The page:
By Brooke Lea Foster, published on May 6, 2014 - last reviewed on June 30, 2014
For Val Barnes's 35th birthday, she didn't ask for a new wallet or dinner out at her favorite restaurant. All she wanted was for someone to stay up all night with her. In her job as a custodian at a local high school, Barnes reports for work at 10:15 P.M. and finishes her shift at 6:30 A.M. Many nights she never sees another soul as she vacuums and mops floors, scrubs toilets, and empties trash cans. During the day, when most people celebrate their birthdays, Barnes will be sleeping. Her 14-year-old daughter, Genn, volunteered to stay up with her mom as late as she could that night, and Barnes was thrilled. "With these hours it's really difficult to have friends," she says. "Nobody wants to sit and talk to you at 2 A.M. It can be really lonely."
There's not much open at night in the quiet Adirondack town where Barnes lives with her husband, daughter, and son. At 1 A.M. on her birthday, Barnes and her daughter went to a 24-hour grocery store to pick up snacks. The only customers there, they treated the aisles like a playground. Barnes would yell loudly from two aisles away: "GENN, I FOUND THE CHIPS!" They ran down the freezer lanes since they're powered by motion lights; Genn stood on the front of the grocery cart with her arms in the air while they belted out the theme song from Titanic. "There are certain freedoms you have in a store at 2 A.M. when everyone else is at home sleeping," says Barnes. "It was the best birthday I've had in a while because someone was with me. I felt less alone in the world."
Barnes has been working the night shift for four years. Before that she was working the "second shift," which runs from around 3 P.M. to 11 P.M. She preferred getting off before midnight and going to sleep when it was dark outside, rather than driving home from work just as the crickets begin chirping. But she felt as if she barely saw her kids. Barnes was leaving for work at 2:30 P.M., just when they got home from school. When a position opened up on the graveyard shift, she jumped on it. The hours seemed perfect: She'd get home from work in time to see her kids off to school in the morning, sleep while they were gone, and wake up just as they got home. She knew it would be an adjustment, but the sacrifices seemed worth it; she wanted to be able to go to every soccer game and recital.
But her body didn't react well to the changes in her schedule. She lives in a constant state of jet lag. One day when she got home from work, her husband told her that there was a small leak in a pipe in the basement and she needed to call a plumber. Barnes nodded. Later, after she awoke, her husband asked when the plumber was coming, and she was dumbfounded. She didn't even remember having the conversation.
Everyone can relate to pushing through the day after a terrible night's sleep. But imagine working all night long and then trying to fall asleep in broad daylight, as lawn mowers are revved, dishwashers are unloaded, and your family putters through the house. When you work the night shift, you're not just losing sleep. "You're fighting against your body's natural circadian rhythms," says David Ballard, the director of the Center for Organizational Excellence and Psychologically Healthy Workplace Program at the American Psychological Association. The body gets confused, he says. Human beings are wired to rest at night and wake up energized. "Lack of sleep causes great stress in night shift workers," says Ballard. Less apparent but equally deleterious to well-being is the emotional toll of night shift work. "When you work at night, you're cut off from friends and family, you have little social support, your diet may not be as healthy. When day shift workers get home, we do things that relax us, like go out to eat or grab a drink with a friend. But when you're working the night shift, you lose that. You're facing additional stress, but you have fewer ways to cope with it."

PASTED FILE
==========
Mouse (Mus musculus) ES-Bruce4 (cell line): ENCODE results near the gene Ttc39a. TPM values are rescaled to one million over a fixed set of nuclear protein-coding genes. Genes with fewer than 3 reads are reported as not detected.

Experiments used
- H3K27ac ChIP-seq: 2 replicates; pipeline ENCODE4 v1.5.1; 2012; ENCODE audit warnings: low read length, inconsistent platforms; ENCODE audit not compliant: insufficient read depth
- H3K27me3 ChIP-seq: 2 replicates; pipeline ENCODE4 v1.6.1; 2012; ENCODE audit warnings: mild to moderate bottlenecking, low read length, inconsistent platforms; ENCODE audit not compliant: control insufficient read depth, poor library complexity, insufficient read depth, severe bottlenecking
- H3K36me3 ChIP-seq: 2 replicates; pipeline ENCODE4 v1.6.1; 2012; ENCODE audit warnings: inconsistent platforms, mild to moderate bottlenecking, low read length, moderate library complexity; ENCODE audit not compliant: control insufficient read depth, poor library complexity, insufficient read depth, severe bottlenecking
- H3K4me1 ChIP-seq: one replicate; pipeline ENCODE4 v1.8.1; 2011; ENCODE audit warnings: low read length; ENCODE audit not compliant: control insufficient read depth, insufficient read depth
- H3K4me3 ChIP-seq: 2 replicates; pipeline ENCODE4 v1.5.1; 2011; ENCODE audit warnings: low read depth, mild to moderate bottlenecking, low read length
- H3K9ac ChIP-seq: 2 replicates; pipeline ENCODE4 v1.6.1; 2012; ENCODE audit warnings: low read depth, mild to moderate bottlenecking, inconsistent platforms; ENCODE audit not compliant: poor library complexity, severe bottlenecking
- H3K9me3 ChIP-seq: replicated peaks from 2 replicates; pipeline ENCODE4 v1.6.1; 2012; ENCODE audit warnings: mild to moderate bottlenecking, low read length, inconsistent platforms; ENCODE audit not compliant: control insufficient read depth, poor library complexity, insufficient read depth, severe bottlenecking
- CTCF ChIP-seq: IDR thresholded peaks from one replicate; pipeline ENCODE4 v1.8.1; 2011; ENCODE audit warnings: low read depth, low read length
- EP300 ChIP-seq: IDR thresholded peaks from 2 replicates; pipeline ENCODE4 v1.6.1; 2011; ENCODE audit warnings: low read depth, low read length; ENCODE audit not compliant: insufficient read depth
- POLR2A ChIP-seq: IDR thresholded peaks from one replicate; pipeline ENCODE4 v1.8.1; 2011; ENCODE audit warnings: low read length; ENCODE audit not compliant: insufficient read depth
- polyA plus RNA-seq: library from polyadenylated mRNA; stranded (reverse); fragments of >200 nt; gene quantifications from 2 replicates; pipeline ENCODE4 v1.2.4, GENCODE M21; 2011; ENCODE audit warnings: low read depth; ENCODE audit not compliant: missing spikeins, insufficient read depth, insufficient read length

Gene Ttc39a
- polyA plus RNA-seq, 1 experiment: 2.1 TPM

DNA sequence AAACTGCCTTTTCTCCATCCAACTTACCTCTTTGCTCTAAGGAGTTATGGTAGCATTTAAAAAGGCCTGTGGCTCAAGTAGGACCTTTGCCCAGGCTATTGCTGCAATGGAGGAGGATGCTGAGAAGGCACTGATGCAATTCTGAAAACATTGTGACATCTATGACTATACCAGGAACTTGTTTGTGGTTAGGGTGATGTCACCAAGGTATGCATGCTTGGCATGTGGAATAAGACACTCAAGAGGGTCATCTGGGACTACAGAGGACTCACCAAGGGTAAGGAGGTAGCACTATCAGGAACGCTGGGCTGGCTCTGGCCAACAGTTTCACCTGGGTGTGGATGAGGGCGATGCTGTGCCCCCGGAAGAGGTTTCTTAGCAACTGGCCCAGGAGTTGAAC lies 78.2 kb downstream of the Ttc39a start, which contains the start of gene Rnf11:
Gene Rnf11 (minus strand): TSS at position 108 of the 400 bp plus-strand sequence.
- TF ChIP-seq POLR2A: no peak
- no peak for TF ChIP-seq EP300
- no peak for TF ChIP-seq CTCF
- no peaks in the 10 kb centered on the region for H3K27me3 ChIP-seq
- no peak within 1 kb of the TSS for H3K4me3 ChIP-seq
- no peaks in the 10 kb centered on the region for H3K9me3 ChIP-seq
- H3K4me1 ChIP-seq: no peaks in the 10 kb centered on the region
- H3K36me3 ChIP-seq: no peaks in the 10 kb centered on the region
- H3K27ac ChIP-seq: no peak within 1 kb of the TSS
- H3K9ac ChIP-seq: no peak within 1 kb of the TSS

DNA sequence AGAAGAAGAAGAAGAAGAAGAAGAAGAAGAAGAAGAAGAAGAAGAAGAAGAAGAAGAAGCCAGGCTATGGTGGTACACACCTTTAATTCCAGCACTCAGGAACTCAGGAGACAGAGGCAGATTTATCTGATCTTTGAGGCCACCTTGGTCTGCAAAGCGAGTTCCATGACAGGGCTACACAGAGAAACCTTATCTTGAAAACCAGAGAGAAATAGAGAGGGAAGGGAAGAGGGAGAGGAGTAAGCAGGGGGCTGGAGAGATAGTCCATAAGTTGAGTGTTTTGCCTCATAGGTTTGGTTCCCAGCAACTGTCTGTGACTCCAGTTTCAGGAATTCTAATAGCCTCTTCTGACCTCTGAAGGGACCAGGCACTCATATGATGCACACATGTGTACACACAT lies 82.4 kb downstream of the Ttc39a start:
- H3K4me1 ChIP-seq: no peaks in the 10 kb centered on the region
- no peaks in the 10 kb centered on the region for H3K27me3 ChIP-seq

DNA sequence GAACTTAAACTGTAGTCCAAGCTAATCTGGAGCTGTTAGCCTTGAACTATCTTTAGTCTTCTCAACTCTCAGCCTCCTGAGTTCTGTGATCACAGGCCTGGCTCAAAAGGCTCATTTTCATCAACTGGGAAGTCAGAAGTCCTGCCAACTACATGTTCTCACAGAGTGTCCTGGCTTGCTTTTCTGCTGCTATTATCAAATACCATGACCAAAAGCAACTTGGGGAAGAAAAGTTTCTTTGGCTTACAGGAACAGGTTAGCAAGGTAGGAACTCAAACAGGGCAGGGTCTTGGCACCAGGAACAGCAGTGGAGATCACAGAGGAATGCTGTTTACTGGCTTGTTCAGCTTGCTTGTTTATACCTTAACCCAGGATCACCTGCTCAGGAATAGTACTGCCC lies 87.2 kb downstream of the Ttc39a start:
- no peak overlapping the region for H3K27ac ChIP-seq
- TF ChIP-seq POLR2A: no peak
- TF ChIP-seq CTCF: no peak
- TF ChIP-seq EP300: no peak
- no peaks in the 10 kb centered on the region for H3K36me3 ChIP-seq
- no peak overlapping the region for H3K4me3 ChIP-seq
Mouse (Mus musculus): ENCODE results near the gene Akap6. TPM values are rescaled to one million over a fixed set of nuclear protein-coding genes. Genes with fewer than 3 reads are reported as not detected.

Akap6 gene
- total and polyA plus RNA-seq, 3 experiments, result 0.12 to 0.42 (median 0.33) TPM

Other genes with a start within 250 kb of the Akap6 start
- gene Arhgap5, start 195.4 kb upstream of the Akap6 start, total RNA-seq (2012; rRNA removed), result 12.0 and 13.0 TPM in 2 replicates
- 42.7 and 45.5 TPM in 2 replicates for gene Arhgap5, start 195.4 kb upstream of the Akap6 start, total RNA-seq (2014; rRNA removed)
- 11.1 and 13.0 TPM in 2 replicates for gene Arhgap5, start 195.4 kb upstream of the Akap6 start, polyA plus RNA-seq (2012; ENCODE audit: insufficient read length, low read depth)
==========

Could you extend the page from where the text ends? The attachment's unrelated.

According to the most recent data from the Bureau of Labor Statistics, nearly 15 million Americans work the night shift, and that number is expected to grow. In today's global economy, many of us live within driving distance of a 24-hour Wal-Mart or grocery store. Pilots, nurses and doctors, even janitors like Barnes, have long worked the night shift, but today, the Internet (particularly with the globalization of services) is creating a greater demand for nighttime work—everything from IT specialists monitoring a company's software to security officers keeping that IT office safe. All of this has translated to a demand for round-the-clock workers.
Workers agree to night shifts for a variety of reasons. "It was the only job I could get," says Tracy Jones, who has worked nights as a temp in factories in Milwaukee on and off for a year. "When you've got bills, you're not in a position to be choosy." She takes a 30-minute bus ride across town to work from 11 P.M. to 7 A.M. "After 4 A.M., I'm literally standing on my feet dead asleep, but a job is a job," she says. One nighttime trader on Wall Street said he worked nights for three years to get noticed in a big trading company: "I hated it—my life was upside down —but I knew I was learning a lot and interacting with important clients." Michelle Tam, an overnight pharmacist at a hospital in San Francisco, appreciates the autonomy of working nights. She works 7 P.M. to 7 A.M. for seven days, then she has seven days off.